Martin and family - It was a difficult transition 10 years ago when we moved to Bellingham from Colorado I would often find myself in tears at church - a friend suggested it was where I could show my vulnerability - I thought perhaps it was the creaky pews. The other thing that stood out though was the male minister's laugh. I am once again in Colorado for a short time and how wonderful to revisit through your poem Donel's sheer enjoyment of the worship service. I've always thought he enjoyed the children's moment more than anyone else!


Posted by: sharon at May 13, 2005 05:07 AM

Like Meril, I too am feeling overwhelmed--no, overcome--by the wonder and grace and love of this time, of Donel's dance, of the McClellans' journey, of my own. There is joy in it all, mixed with such sorrow, and loneliness too. When people notice that I appear upset, and I explain, they say, "Oh, I'm so sorry." I have heard myself saying that sorry is right, yes, but there's so much more, that I'm feeling the presence of God strongly, as well as the presence of God's people, as well, somehow, as my own presence? Full of grace. There's a song for you: Sarah McLachlin's. Martin, thank you for the haiku and the Donel-laugh that I'll take with me through today, and thank you for writing. We're with you.


Posted by: Sherri Winans at May 13, 2005 07:22 AM

Martin - That one's going on my wall!

Love to all -


Posted by: Karen Kennell at May 13, 2005 07:35 AM

Oh yes, yes .....that wonderful deep sustained me through so many Joy Jester presentations in church when no one else seemed to see/get the humor (well, maybe they actually couldn't SEE the clowns in the old sanctuary and he just had a better view). That laugh so rich and deep....a simple, clean tickle .... permission to 'do that' in church - outloud... to commune with God with your belly!

Thank you Martin for your wit, your beautiful and articulate words, the honesty, the update on each of you, AND the soul touching haiku .... my love to you all.


Posted by: Margie Kimberley at May 13, 2005 07:49 AM

After The Long Gathering

After the long gathering
You will enter a silence
Of stones,
Of leaves,
Of (bright) wings.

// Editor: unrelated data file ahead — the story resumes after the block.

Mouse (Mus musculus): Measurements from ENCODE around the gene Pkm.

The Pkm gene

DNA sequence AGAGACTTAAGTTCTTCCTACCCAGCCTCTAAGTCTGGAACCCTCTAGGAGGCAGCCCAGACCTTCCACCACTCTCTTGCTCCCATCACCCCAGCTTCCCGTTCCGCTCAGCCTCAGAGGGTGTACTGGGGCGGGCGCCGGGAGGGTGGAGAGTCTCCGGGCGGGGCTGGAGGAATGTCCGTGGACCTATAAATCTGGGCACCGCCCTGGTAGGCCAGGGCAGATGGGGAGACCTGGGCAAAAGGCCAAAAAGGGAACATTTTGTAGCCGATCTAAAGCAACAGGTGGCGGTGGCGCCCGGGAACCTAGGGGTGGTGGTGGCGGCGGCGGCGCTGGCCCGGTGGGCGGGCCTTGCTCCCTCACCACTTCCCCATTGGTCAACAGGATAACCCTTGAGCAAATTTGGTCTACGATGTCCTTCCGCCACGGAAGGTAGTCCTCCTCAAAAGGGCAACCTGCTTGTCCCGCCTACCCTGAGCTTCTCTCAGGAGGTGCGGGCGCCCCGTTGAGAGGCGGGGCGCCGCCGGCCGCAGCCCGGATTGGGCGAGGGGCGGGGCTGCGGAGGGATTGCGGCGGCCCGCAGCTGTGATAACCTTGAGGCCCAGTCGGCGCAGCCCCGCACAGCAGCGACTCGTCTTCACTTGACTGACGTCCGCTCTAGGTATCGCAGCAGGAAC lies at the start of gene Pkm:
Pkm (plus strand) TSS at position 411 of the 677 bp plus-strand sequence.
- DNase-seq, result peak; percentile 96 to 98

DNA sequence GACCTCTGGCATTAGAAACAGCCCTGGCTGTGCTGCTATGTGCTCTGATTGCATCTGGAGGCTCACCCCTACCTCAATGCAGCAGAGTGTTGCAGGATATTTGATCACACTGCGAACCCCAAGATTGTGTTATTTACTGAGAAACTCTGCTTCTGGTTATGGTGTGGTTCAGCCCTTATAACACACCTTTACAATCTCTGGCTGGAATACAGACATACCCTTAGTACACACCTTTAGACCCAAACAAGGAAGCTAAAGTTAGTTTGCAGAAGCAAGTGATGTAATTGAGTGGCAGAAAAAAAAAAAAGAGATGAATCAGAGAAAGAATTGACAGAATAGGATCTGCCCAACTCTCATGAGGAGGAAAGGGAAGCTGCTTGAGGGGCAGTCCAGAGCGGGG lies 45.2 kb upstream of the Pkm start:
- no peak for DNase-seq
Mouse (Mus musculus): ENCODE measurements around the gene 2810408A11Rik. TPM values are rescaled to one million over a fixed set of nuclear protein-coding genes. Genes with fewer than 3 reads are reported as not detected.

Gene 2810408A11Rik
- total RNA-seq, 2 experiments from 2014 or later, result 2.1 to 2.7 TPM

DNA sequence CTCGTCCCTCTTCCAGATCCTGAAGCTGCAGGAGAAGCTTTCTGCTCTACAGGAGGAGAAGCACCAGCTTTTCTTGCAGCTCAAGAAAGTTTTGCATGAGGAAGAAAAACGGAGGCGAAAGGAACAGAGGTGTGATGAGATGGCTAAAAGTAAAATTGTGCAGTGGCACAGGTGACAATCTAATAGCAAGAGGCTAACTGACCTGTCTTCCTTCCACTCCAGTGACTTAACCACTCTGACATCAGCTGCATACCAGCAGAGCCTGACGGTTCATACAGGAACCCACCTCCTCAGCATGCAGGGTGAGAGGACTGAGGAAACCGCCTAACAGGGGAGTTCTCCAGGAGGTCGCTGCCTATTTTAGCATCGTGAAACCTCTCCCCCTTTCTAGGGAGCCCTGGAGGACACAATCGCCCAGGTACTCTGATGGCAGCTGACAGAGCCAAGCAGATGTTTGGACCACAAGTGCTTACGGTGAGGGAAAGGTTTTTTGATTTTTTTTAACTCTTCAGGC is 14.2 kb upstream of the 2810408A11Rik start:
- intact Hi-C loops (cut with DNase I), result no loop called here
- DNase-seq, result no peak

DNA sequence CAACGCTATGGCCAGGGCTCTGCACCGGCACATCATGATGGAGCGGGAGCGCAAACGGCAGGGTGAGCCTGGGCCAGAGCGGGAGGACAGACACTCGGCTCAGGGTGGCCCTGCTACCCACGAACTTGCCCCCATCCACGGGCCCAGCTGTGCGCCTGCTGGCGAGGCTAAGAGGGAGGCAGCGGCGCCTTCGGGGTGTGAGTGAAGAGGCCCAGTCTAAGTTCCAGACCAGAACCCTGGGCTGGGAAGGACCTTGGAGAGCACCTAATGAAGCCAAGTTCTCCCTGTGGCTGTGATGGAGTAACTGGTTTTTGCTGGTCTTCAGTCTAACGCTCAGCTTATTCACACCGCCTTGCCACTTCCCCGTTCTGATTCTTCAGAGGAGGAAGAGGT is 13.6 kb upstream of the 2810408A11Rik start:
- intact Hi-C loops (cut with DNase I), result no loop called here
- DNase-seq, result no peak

You will hear
That when anything ends
A singing begins.

This singing has been
Part of You
Since the beginning of time.
It comes to break the tide,
To pierce the dark
And make you green again.

After the long gathering
You will enter a silence
Of stones,
Of leaves
Of wings.

-Corrine de Winter

Posted by: Janet at May 13, 2005 10:50 AM

And do not forget the glint in his eyes as he would watch for the shock wave of one of his punniest comments ro achieve that delayed recognition among those to whom he was speaking! He loved to set us up!

Posted by: Bruce at May 13, 2005 11:08 AM

Erin's class at Harmony Elementary School is studying the life cycle of butterflies. How grateful I am for this small miracle of timing. Every day for a week or two now she has been reporting to me with great excitement her observations of the transformative process ...from watching actual caterpillar to chrysalis...and now bright wings for some. (The first butterflies began to emerge about the same time that Donel's dance accelerated last week.) It is a grace of God that we have this gift to study while we go through our own time of chrysalis.

Posted by: Janet at May 13, 2005 11:09 AM

Speaking of Don's puns reminds me of a joke he and my dad told over and over and over one year down at Balboa...What's a Hickory Dickory Dock?

Someone you take your sick hickory dickory to. I still occasionally tell that joke and think of my two dads.
Kathe :)

Posted by: Kathe at May 13, 2005 12:34 PM

A little something to share with Don if it becomes appropriate...

I attend a Eucharist and healing service at Trinity Episcopal (Santa Barbara) every Friday morning. Today the homily was on Julian of Norwich. It was good to be reminded of a core tenet of her faith (and as Ralph Milton of Rumors E-zine is wont to remind us)..."But all shall be well, and all shall be well, and all manner of things shall be well."

A substitute priest celebrated this morning, and at the healing time, he asked each individual to name their prayer concern. So Donel was prayed for along with me when I was annointed.

Peace to you all,

Posted by: Leslie Wilson at May 13, 2005 01:48 PM